The question is this: Why are some Western reporters so easily fooled, especially in cases when the lie and tale befits the paradigm of hostility to Islam and Muslims?

    that is what As'ad AbuKhalil from California says...................

    Do not let silence become your legacy  
    I renounced my faith to become a kafir, 
    the beloved betrayed me and turned in to  a Muslim
     
  • What is your opinion of Loonwatch?
     Reply #15 - August 21, 2015, 09:20 AM

    Sometimes the best place to look for loons, if you're going to loon watch, isn't the asylum inmates, it's the people who think they're the observers of the asylum. Or to put it another way: They oughta check themselves before they wreck themselves.  Roll Eyes

    Yea, though I walk through the valley of the shadow of death, I will fear no evil, for I have a sonic screwdriver, a tricorder, and a Type 2 phaser.
  • What is your opinion of Loonwatch?
     Reply #16 - August 21, 2015, 09:43 AM

    Sometimes the best place to look for loons, if you're going to loon watch, isn't the asylum inmates, it's the people who think they're the observers of the asylum. Or to put it another way: They oughta check themselves before they wreck themselves.  Roll Eyes


    that web site   http://www.loonwatch.com/  is basically "ISLAMIC LOONS WATCHING OVER THE ANTI-ISLAMIC LOONS"   but both are loons in some aspects...  I am glad that website is there to expose LOONS of Islam and LOONS of Anti-Islam... and sometime they pick on atheists  as  loons .,

    Do not let silence become your legacy  
    I renounced my faith to become a kafir, 
    the beloved betrayed me and turned in to  a Muslim
     
  • What is your opinion of Loonwatch?
     Reply #17 - August 21, 2015, 09:40 PM

    well I used to visit even comment on loons  at loon watch
    that is what As'ad AbuKhalil from California says...................


    Interesting....what do you make of that? Since my parents are converts I am not from a Muslim country so I can't really relate to potentially being in danger for my choice of religious beliefs. I do however know a Jordanian girl who now openly identifies as an Atheist and she is living in Jordan, seemingly without any problems. I guess that for some people family are more of a danger than the authorities and if someone comes from a family that wouldn't harm their own flesh and blood then they'll be OK. So long as they are not living in an extremely conservative country like KSA.
  • What is your opinion of Loonwatch?
     Reply #18 - August 21, 2015, 11:30 PM

    well I used to visit even comment on loons  at loon watch
    that is what As'ad AbuKhalil from California says...................

    Here he is writing about Partricia Crone: http://angryarab.blogspot.co.uk/2015/07/patricia-crone-is-dead.html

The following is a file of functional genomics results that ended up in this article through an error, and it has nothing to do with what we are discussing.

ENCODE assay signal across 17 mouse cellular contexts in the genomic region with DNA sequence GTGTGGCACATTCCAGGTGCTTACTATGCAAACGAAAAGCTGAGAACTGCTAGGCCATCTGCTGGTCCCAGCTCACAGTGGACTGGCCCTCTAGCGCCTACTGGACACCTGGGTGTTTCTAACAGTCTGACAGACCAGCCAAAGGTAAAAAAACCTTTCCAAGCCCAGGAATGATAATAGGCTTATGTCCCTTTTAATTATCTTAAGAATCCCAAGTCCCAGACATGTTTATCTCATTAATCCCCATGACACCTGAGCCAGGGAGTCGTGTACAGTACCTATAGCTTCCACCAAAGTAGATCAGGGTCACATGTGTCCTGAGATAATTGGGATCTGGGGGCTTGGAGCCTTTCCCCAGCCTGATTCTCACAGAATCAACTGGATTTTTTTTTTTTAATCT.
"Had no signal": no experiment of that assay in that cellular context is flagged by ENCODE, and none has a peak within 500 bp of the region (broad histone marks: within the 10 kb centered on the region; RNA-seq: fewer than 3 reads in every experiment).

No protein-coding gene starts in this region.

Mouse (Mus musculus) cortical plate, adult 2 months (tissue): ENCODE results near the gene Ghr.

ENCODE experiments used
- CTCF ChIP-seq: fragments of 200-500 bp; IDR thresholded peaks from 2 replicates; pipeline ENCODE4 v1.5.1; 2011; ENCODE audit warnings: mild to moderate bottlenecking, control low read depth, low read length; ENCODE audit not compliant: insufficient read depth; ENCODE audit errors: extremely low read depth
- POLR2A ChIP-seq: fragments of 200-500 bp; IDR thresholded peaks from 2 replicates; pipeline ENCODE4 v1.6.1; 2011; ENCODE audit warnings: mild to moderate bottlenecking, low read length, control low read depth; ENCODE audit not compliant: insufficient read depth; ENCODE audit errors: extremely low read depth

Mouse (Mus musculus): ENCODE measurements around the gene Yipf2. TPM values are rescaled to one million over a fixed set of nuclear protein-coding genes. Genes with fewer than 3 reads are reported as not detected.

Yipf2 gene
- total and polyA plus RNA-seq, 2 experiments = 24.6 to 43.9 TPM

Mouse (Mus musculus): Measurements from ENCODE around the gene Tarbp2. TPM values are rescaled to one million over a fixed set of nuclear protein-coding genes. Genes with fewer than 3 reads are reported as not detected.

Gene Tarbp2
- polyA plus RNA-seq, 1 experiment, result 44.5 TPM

He's an anti-imperialist leftist and apologist. In reality part of this kind of thinking has been incorporated into modern Muslim and Islamist political views so it shouldn't be surprising that he doesn't encounter much hostility, as with Edward Said (also an atheist but not ex-Muslim - his family was Anglican). To be fair he can be interesting and he's no supporter of Islamism but he should be read with a bit of scepticism.
  • What is your opinion of Loonwatch?
     Reply #19 - March 29, 2017, 11:19 PM

    Loonwatch are full of shit, and of course they are censoring anyone who disagrees with them and has a better argument than theirs. No matter how respectfully you put your points across, you automatically become an "Islamophobe" if you do not agree that Islam is perfect, and that reform isn't needed.

    You will never see one of them coming here to debate, it's because they know they are full of shit. At least Garibaldi attempts to engage, Ilisha is just a hysterical apologist.
  • What is your opinion of Loonwatch?
     Reply #20 - March 30, 2017, 08:40 AM

    Yup. And god forbid you say you're an ex-muslim. The response tends to be that you've either been victimised to the point you have to leave the religion, have been brainwashed by white supremacist ideology into hating "your people", or are somehow a traitor. And if you're a supporter of ex-muslims, you're basically Hitler.

    `But I don't want to go among mad people,' Alice remarked.
     `Oh, you can't help that,' said the Cat: `we're all mad here. I'm mad.  You're mad.'
     `How do you know I'm mad?' said Alice.
     `You must be,' said the Cat, `or you wouldn't have come here.'
  • What is your opinion of Loonwatch?
     Reply #21 - March 30, 2017, 11:27 AM

    It's funny how sites like that they can objectively analyze the Jewish Bible aka the Old Testament and not ask for scholars or look for context or translation to explain things, as well as how they can point towards anything related to Israel as supposedly being bad, but then when it comes to the Qur'an and Hadiths as well as Muslim countries with dubious human rights records suddenly every excuse comes out of the woodwork to not feel bad about them.

    To be fair though if it wasn't for the Jewish Bible (which I regard as just a bunch of plagiarized stories from Sumerian, Egyptian and Babylonian myths anyways, coupled with self-serving tales like them going from slavery to being the Lord's "chosen ones", all in order to unite them into a potent force) I bet the Qur'an and Hadiths would've had far less crazy shit in them, assuming they'd even exist to begin with.





    Then you have the wine that doesn't make you drunk. Seriously, who's idea was that? It's called Juicy Juice where I come from, mofo, you ain't fooling me.

  • What is your opinion of Loonwatch?
     Reply #22 - March 30, 2017, 11:38 AM

    I just found this blog about Ilisha and her ugly tactics and hypocrisy. This guy seems very reasonable, it's a shame that he appears to have abandoned the bog. I would have offered to make a contribution.
    http://contraloonwatch.blogspot.co.uk/2016/08/loon-watch-contributor-llisha-promotes_76.html